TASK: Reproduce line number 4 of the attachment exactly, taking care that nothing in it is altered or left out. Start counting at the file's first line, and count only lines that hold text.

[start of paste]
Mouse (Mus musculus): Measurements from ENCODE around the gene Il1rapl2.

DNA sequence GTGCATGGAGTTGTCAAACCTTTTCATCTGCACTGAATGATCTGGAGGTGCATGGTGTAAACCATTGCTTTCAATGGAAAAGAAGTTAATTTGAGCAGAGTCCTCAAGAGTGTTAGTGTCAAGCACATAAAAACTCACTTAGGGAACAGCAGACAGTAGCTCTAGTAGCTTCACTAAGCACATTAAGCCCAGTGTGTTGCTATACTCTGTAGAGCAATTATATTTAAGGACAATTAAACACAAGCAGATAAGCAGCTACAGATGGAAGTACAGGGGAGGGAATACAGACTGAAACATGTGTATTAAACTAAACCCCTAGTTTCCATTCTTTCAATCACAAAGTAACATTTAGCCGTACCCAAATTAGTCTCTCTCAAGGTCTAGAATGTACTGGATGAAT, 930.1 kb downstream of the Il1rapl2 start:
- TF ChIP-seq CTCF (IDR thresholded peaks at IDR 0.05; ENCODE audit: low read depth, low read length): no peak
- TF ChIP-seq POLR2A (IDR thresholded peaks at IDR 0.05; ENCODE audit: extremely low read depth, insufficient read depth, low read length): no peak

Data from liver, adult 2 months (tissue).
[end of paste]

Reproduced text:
- TF ChIP-seq POLR2A (IDR thresholded peaks at IDR 0.05; ENCODE audit: extremely low read depth, insufficient read depth, low read length): no peak